THE BUILDING has a frontage of 229 feet and is 146 feet from front to rear through the center. It has three stories and a basement, all with high ceilings and contains an auditorium, seating 2,000; a gymnasium 70 x 78 feet, fifty class rooms, recitation rooms and offices, and six large society halls.
The building is designed in the Rennaisance [sic] Style and will be constructed in the most thorough manner with steel girders and brick partition walls throughout.
The exterior walls will be faced with Bedford Stone and mottled pressed brick, and the roof will be covered with slate. The interior wood-work will be done with quartered red oak and the floors and stairs will be hard maple.
The building will be equipped with a modern system of steam heating and fan ventilation, including automatic temperature controlling apparatus.
A complete system of baths and sanitary plumbing will be installed.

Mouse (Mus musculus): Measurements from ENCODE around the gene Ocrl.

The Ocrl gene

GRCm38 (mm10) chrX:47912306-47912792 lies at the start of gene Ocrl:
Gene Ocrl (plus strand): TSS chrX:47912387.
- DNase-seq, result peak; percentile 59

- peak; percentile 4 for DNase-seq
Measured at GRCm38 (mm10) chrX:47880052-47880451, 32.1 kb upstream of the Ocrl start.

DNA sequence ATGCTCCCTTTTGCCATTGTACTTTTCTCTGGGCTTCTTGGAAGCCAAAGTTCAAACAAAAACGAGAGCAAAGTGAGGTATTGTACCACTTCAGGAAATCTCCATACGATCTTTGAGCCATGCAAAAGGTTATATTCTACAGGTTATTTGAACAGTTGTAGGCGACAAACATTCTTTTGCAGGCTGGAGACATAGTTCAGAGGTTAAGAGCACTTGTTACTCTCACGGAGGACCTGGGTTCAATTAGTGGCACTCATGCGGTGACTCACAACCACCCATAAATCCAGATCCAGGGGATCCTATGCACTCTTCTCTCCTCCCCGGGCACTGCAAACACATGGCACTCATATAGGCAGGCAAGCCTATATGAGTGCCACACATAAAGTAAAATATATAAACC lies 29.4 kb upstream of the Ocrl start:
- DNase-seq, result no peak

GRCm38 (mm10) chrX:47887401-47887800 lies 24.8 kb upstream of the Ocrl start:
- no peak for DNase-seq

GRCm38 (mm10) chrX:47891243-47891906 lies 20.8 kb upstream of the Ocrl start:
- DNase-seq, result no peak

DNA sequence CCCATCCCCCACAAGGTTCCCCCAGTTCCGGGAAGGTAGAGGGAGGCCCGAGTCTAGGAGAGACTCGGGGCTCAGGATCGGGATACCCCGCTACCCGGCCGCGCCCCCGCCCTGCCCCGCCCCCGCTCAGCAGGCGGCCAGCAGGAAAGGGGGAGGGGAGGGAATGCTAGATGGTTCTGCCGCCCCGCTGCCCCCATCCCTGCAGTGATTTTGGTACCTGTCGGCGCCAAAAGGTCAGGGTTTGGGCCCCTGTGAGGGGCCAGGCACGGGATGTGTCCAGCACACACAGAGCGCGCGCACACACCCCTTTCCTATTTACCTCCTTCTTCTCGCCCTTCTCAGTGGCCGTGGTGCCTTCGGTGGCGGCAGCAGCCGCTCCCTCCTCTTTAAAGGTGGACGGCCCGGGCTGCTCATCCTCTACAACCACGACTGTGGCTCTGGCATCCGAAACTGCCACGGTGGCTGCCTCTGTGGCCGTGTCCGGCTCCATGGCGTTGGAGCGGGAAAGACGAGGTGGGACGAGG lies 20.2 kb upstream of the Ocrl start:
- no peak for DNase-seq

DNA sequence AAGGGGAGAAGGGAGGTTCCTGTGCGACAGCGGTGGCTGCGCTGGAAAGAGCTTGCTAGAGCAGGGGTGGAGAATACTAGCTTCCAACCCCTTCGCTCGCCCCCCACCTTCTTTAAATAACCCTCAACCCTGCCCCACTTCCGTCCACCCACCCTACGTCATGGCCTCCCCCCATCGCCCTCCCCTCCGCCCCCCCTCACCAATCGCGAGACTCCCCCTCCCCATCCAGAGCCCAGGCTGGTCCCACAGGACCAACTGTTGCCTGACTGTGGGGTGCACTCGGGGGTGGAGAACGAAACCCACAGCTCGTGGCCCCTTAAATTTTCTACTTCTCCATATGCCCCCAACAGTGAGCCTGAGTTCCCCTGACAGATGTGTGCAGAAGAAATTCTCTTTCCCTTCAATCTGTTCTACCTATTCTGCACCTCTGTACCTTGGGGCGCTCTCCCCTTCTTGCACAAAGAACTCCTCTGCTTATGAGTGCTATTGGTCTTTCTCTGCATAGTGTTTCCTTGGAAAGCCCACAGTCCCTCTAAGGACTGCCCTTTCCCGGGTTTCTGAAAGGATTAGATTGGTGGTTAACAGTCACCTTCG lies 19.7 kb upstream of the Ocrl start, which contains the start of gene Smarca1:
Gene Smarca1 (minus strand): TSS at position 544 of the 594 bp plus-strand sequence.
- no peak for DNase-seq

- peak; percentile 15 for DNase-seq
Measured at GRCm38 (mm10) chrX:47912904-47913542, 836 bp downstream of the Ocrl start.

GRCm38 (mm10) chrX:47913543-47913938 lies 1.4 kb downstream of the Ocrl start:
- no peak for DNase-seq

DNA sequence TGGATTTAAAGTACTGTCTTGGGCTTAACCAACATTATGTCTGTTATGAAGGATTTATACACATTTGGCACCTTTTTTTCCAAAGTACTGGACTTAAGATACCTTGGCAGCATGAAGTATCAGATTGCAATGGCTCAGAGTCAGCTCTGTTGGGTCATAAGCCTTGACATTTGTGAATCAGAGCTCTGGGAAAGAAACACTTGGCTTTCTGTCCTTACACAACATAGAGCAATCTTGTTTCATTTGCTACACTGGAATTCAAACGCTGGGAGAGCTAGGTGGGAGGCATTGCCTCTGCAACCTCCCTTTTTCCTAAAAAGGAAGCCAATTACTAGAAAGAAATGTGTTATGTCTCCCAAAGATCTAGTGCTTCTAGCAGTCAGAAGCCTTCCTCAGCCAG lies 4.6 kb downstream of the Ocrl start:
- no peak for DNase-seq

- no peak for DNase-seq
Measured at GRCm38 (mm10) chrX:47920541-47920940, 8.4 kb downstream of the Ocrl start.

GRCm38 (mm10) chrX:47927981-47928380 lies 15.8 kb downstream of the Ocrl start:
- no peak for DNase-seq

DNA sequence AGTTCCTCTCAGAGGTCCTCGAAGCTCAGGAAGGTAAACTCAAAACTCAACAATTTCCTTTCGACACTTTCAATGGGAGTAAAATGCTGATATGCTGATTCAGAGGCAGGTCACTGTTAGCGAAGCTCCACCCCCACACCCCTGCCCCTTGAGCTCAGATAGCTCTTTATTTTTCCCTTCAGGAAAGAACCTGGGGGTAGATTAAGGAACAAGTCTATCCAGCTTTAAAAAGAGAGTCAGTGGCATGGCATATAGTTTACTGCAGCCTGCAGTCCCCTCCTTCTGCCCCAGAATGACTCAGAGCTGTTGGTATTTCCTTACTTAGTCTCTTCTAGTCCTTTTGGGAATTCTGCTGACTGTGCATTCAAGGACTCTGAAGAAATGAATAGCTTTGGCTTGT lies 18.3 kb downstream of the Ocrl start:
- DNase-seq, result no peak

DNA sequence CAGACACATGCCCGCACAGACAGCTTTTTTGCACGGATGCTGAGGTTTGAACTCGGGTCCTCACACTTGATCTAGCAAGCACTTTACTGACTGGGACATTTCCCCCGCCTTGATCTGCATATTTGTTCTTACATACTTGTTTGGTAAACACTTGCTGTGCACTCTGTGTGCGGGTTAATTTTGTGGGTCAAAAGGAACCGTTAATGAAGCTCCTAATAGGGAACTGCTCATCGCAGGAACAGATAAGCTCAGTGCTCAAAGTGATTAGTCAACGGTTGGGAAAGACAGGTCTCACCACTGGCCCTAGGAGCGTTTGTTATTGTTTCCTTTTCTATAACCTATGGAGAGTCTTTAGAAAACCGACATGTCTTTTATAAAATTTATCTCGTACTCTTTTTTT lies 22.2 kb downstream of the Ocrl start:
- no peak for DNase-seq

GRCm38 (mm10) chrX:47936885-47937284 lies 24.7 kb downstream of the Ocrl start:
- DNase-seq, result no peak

To view early floor plans of Lang Hall, choose one of the links below.
The building's cornerstone was set into place November 13, 1900. Cornerstones serve as time capsules, storing carefully selected artifacts for future generations. Here is a list of items sealed in Lang Hall's cornerstone by the Board of Trustees:
Contents of Lang Hall Cornerstone
The ceremony itself consisted of musical numbers presented by the Normal School Orchestra, the Men's Glee Club, and the Normal School Cadet Band. The students present at the exercises also sang "The Song of Iowa" as the cornerstone was put into place. Speakers at the event were Professor D. Sands Wright, giving the historical address, and Reverend A. Cato Kaye of Oskaloosa, Iowa, giving the cornerstone address.